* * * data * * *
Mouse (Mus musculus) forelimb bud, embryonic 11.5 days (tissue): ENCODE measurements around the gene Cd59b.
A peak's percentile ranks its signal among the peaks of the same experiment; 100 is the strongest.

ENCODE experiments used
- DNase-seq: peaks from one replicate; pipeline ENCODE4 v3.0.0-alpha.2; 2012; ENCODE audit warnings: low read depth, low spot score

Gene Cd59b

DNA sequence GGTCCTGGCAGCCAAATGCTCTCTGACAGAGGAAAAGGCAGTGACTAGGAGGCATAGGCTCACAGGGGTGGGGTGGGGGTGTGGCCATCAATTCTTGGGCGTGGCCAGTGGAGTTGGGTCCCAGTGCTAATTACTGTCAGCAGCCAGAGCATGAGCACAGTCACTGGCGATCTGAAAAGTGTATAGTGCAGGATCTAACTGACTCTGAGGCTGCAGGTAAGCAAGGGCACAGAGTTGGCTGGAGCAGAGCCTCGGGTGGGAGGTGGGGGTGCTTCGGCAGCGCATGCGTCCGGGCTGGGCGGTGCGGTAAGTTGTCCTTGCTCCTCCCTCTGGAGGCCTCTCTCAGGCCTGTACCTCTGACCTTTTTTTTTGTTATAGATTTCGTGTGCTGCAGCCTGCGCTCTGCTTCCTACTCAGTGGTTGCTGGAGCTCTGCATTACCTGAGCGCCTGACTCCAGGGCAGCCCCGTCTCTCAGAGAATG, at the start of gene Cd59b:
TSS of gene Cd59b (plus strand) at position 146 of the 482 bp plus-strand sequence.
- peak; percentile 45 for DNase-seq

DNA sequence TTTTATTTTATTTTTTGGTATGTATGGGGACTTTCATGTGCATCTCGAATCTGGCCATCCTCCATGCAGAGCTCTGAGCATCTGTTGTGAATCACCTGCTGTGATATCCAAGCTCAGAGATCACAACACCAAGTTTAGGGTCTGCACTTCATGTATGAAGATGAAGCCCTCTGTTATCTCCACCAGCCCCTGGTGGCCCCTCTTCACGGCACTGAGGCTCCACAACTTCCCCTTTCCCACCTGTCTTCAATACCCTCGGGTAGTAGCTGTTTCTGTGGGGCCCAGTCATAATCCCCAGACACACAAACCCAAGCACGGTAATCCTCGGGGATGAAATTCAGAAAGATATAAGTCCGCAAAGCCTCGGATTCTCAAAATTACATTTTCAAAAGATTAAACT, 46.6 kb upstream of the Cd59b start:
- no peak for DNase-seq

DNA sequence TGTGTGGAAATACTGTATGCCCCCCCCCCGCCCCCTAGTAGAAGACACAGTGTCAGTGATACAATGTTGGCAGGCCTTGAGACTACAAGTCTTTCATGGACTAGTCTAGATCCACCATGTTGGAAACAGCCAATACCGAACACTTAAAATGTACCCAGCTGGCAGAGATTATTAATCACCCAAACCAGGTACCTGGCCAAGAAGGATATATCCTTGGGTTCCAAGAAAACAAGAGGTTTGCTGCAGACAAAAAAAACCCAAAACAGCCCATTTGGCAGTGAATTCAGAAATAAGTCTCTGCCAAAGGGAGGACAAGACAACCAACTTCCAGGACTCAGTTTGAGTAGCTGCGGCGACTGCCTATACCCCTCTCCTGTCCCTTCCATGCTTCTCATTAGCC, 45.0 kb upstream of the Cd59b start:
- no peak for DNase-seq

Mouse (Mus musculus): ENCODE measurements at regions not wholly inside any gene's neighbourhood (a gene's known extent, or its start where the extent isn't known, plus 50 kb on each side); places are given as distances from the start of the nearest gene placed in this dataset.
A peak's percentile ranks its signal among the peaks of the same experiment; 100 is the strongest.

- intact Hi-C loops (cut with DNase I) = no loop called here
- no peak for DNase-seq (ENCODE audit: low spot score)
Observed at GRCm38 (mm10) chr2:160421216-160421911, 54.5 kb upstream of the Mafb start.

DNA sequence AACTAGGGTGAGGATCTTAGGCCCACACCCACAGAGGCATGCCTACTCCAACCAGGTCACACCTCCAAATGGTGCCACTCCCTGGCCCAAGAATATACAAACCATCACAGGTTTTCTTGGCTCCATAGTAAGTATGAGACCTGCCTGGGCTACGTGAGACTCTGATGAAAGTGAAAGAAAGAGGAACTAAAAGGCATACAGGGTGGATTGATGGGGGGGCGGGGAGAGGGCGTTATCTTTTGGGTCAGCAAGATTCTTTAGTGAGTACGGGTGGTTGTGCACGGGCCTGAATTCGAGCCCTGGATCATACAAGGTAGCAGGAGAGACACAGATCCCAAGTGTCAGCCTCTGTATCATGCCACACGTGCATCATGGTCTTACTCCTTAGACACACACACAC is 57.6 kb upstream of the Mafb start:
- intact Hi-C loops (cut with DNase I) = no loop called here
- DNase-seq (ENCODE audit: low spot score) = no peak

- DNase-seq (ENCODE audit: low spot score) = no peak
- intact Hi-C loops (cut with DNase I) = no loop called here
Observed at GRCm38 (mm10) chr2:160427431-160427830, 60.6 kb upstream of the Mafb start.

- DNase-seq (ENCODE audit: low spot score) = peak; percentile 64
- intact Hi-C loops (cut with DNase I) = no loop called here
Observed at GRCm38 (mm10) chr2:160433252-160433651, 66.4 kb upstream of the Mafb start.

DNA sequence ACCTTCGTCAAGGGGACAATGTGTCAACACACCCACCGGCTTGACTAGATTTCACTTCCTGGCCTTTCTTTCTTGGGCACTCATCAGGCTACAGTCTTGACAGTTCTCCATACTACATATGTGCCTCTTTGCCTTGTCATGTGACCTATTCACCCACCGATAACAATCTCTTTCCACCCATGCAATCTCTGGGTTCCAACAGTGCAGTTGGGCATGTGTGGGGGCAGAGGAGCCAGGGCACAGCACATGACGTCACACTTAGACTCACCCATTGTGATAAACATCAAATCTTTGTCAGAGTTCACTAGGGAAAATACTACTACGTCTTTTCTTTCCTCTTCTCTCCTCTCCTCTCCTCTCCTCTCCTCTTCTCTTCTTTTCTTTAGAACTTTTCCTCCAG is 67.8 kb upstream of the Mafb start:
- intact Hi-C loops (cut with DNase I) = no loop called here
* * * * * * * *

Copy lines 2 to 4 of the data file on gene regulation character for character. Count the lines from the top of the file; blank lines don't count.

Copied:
A peak's percentile ranks its signal among the peaks of the same experiment; 100 is the strongest.

ENCODE experiments used
- DNase-seq: peaks from one replicate; pipeline ENCODE4 v3.0.0-alpha.2; 2012; ENCODE audit warnings: low read depth, low spot score